Europe South Asia Asia Pacific Americas Middle East Africa BBC Homepage World Service Education



Front Page

World

UK

UK Politics

Business

Sci/Tech

Health

Education

Sport

Entertainment

Talking Point

In Depth

On Air

Archive
Feedback
Low Graphics
Help

Sunday, November 7, 1999 Published at 18:34 GMT


World: Africa

King proposes Western Sahara council

The King proposes an advisory council for Western Sahara

By Nick Pelham in Rabat

King Mohammed VI of Morocco has reacted to renewed clashes between police and demonstrators in the disputed Western Sahara, saying the unrest would be dealt with according to the rule of law.

The Polisario Front has said that the disturbances were an uprising for independence.

But the King, speaking in a televised address on the anniversary of Morocco's takeover of Western Sahara in 1975, said such interpretations were unjust.

'Brutal behaviour'

King Mohammed used the broadcast to unveil a package of reforms designed to end the first unrest of his reign.

He proposed holding elections for a royal advisory council in the disputed Western Sahara and he is offering the territory free transport for students and the handicapped.

But while the new king of Morocco appears to be offering concessions, his police are resorting to force.

Western diplomats in Rabat say the Moroccan security forces again used what they call brutal behaviour to disperse demonstrations one week ago, in El Ayun, the main town of Western Sahara.

Photographs from the troubled region portray what diplomats describe as systematic beatings of men and women, in many cases to the back of the head. Several victims had broken bones.

Diplomats say they are concerned that police brutality will exacerbate already high tensions in the region.

Referendum

King Mohammed said that Morocco was committed to implementing a UN-sponsored peace plan on the future of the disputed Western Sahara so long as all would-be voters could take part in a planned referendum.


[ image: King Mohammed played down the unrest]
King Mohammed played down the unrest
"We are committed to the UN plan on the condition that all those who are entitled to take part in the referendum are allowed to do so," the King said.

A UN-brokered ceasefire ended a long war between Morocco and the Algerian-backed Polisario in September 1991 and was due to be followed in January 1992 by a referendum on independence or integration with Morocco.

The referendum has been delayed due to differences between the two sides over who is eligible to vote.

UN Secretary-General Kofi Annan said in a report to the Security Council last month an analysis of appeals filed by more than 79,000 would-be voters could take 10 to 12 months and affect the timetable for holding the referendum, now tentatively scheduled for 31 July 2000.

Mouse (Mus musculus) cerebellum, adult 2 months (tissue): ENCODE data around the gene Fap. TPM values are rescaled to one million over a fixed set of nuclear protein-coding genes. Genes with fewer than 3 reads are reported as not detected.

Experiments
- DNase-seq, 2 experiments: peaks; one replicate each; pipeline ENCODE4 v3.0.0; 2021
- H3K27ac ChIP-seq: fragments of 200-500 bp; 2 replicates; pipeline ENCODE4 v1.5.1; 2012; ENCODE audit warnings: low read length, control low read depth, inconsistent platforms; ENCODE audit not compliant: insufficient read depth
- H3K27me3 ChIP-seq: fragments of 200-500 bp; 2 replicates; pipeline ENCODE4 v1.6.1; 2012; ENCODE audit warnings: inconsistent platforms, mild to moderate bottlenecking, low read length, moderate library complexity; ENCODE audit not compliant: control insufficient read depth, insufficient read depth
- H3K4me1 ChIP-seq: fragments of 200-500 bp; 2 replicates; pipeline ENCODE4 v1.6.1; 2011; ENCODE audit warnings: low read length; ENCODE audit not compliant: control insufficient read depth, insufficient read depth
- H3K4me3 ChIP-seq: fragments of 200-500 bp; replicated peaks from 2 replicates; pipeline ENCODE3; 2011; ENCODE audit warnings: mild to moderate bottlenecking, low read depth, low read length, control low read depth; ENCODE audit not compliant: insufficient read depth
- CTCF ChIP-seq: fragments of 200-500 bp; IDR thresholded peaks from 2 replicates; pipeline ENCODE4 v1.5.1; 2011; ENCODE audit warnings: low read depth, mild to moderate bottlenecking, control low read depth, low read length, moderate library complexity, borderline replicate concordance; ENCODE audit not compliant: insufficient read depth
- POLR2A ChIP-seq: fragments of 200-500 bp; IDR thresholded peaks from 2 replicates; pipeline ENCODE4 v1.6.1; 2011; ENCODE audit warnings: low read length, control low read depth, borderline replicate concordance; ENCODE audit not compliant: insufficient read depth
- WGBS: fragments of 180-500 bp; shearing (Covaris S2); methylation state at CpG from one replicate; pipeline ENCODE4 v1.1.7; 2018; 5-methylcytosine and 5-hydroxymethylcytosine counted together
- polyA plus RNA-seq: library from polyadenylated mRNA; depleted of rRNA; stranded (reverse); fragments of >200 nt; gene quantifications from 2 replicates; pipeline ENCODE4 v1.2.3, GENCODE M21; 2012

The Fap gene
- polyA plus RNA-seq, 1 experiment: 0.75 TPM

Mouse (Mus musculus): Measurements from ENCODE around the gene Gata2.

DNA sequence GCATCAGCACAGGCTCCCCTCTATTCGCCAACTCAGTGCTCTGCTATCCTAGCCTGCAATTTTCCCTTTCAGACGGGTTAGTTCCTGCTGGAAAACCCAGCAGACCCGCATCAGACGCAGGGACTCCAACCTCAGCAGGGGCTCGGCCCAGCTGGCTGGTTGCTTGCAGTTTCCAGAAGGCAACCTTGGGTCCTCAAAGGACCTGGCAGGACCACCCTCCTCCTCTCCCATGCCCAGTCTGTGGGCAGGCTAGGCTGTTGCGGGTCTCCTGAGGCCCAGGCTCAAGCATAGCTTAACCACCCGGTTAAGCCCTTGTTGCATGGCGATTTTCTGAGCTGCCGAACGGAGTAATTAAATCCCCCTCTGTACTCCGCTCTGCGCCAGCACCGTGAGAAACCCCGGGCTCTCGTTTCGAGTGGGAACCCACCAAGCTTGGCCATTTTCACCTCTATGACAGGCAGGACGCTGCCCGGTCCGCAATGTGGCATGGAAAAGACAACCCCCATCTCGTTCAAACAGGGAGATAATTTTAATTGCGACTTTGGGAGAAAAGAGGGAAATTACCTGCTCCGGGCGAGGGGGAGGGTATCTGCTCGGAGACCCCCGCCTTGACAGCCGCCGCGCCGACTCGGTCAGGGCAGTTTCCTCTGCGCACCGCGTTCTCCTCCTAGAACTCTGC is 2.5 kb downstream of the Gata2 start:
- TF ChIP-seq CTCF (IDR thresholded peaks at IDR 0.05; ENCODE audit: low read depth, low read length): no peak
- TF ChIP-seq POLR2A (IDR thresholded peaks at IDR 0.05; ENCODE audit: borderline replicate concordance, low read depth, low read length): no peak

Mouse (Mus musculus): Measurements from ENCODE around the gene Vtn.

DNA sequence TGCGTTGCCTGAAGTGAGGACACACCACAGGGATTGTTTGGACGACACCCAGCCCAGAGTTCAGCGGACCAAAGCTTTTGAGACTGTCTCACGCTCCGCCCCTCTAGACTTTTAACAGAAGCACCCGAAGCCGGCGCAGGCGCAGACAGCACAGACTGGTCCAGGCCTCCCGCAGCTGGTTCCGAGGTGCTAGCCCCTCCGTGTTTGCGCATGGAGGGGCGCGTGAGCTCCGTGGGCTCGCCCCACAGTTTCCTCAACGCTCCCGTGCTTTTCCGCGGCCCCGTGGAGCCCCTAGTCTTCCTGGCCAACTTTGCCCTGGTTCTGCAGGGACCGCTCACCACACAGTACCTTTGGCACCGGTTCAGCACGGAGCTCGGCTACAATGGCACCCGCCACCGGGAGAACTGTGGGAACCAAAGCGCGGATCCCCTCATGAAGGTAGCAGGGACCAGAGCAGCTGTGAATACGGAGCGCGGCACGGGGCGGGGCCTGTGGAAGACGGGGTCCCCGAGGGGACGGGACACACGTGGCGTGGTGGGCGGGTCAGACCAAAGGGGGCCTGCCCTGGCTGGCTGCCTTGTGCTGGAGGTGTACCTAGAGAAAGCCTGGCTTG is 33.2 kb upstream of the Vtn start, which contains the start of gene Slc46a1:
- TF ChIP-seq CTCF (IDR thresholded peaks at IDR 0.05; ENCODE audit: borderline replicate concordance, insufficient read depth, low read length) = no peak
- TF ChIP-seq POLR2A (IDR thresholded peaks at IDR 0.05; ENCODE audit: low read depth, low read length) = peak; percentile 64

Polisario leader Mohamed Abdelaziz, has said he hopes the long-delayed referendum on the future of the territory will not be postponed again.

Liberalization

Last week students from the Western Sahara demonstrated outside parliament in Rabat to demand an end to what they called Moroccan military rule.

Ironically, the violence in El Ayun comes as Moroccan police have been responding to protests in the north with unprecedented restraint.

Since ascending the throne in July, King Mohammed has embarked on a programme of political liberalization and in his address on Saturday he reiterated his commitment to democracy and decentralisation.

Whether that will be enough to satisfy the demonstrators of the Western Sahara, however, still remains to be seen.



Advanced options | Search tips




Back to top | BBC News Home | BBC Homepage | ©




Africa | Americas | Asia-Pacific | Europe | Middle East | South Asia



Relevant Stories

08 Nov 99 | Monitoring
King's speech in excerpts

28 Aug 99 | Africa
Polisario pins hopes on Moroccan king

24 Jul 99 | Africa
New king - new Morocco?

27 Jan 99 | Africa
Background: The forgotten conflict





Internet Links


Western Sahara campaign

Western Sahara Resource Page

United Nations

Morocco on the Internet


The BBC is not responsible for the content of external internet sites.




In this section

Dam builders charged in bribery scandal

Burundi camps 'too dire' to help

Sudan power struggle denied

Animal airlift planned for Congo

Spy allegations bug South Africa

Senate leader's dismissal 'a good omen'

Tatchell calls for rights probe into Mugabe

Zimbabwe constitution: Just a bit of paper?

South African gays take centre stage

Nigeria's ruling party's convention

UN to return to Burundi

Bissau military hold fire

Nile basin agreement on water cooperation

Congo Brazzaville defends peace initiative

African Media Watch

Liberia names new army chief